Legends portray him as a tough, intensely competitive individual who lived by his own rules. Verifiable, at least in part, is a story of his leading his woods crews across the border into Maine, battling the local woodsmen, and destroying a large dam on the Allagash River below Churchill Lake in order to release a head of water to carry his timber drive over Grand Falls. His reputation for combativeness is similarly revealed in an allegation that a Glasier vessel, the Bonny Doon, in an effort to claim the title of fastest boat on the Saint John River, ran across the bow of, and later tried to ram amidships, Benjamin Franklin Tibbetts’s famous Reindeer. A gentler side to John’s character appears in stories of his favourite mare, after whom the river-boat was named. A New Brunswick version of Paul Bunyan’s ox, Bonny Doon was a road horse, unequalled for speed, with the stamina to maintain an unbelievable pace from Fredericton to Quebec City and the added virtue of being John’s adviser and business confidante.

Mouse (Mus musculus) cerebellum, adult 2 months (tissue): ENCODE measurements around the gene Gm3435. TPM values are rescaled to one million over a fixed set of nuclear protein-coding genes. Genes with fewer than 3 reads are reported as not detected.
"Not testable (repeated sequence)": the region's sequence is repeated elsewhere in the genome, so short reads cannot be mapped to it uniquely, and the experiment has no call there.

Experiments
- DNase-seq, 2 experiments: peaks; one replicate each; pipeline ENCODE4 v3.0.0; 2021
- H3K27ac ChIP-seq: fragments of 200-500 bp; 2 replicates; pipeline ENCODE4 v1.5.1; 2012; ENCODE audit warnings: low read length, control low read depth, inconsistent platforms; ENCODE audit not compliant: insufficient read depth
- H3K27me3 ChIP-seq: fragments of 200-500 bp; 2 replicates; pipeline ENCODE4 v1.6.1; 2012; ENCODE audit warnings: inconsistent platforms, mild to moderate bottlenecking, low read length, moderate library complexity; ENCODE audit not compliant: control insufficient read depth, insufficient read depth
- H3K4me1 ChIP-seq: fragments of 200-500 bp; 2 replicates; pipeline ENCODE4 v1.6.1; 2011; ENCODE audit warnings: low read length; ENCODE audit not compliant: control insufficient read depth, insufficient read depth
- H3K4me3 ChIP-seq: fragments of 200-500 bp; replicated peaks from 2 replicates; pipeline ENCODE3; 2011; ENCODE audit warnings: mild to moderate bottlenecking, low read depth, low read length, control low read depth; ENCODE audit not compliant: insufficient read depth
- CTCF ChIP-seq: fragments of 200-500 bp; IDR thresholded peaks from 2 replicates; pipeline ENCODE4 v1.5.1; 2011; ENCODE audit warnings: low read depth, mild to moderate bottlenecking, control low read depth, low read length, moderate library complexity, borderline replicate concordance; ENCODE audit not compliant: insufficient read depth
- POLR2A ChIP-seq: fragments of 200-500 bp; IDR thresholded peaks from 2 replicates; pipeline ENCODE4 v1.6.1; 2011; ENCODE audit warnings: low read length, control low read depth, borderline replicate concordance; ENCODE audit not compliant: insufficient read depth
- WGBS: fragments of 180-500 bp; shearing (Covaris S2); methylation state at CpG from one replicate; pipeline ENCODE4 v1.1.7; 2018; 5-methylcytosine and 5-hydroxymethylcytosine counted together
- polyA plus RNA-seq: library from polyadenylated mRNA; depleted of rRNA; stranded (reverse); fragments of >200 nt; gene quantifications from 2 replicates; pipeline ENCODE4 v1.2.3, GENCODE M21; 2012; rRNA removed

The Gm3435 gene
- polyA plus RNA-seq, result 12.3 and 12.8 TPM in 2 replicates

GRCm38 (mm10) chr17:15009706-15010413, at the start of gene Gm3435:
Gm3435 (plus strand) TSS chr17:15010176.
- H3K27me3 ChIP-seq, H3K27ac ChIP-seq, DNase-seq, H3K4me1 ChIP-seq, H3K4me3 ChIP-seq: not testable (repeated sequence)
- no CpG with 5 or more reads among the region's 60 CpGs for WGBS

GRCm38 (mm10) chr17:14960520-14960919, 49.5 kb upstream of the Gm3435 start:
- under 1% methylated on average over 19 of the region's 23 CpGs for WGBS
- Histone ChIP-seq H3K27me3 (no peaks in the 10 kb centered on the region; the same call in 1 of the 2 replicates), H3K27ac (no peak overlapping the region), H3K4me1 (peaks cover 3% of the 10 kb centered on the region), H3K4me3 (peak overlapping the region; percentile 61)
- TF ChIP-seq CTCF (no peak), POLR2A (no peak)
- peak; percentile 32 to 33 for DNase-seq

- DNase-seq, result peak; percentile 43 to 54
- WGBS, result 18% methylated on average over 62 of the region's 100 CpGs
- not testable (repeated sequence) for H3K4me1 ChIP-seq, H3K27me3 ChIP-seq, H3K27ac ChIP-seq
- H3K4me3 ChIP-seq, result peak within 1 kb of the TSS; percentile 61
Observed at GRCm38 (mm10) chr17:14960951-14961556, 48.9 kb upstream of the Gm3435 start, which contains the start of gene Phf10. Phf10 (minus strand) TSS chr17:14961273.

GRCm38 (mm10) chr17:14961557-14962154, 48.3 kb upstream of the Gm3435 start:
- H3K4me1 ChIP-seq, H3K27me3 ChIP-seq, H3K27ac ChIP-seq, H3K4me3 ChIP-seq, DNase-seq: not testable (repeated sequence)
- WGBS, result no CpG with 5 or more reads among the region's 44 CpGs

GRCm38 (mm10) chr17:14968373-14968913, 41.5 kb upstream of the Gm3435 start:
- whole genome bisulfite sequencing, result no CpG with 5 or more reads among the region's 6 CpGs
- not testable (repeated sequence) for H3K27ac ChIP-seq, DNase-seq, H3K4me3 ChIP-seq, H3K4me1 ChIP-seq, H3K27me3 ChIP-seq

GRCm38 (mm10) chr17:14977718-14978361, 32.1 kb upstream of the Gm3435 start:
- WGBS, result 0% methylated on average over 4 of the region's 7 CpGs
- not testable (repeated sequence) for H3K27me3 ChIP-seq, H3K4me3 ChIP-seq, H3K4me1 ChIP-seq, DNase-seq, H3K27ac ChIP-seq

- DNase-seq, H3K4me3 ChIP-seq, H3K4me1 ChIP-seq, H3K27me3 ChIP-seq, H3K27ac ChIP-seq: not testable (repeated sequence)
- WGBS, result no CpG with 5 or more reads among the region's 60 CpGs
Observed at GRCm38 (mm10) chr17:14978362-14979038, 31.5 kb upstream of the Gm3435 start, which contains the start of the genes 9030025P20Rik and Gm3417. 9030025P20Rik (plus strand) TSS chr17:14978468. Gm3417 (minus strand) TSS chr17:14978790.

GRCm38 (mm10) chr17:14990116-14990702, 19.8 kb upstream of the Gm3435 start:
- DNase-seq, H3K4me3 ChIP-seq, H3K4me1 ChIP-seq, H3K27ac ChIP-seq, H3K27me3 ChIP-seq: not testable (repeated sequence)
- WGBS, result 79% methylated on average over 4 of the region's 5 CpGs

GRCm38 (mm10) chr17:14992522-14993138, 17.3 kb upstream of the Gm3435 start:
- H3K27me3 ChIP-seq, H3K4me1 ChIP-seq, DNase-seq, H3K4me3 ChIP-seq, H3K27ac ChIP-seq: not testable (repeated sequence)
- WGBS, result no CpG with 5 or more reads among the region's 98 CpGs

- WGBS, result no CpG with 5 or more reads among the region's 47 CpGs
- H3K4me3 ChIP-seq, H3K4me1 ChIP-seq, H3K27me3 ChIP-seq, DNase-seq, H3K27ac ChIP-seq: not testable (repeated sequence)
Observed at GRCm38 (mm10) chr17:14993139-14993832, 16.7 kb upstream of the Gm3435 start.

In 1852 John and Stephen Glasier obtained the J. D. Pierce, the first stern-wheeler to travel the Saint John. They had the Bonny Doon built the following year at Farmingdale, Maine. It had a very shallow draught so that it could operate on the river above Fredericton and even reach Grand Falls at favourable seasons of the year. Their depot was 75 miles above Grand Falls on the St Francis River, where nearby Glasier Lake preserves their name.
The high point in the fortunes of the Glasier partnership was reached in the early 1860s during the American Civil War, when at one time they employed more than 600 men. The depression of 1872–73 caught the firm greatly overextended, however, and John and Stephen appear to have been able to retain only their inherited farms, both heavily mortgaged.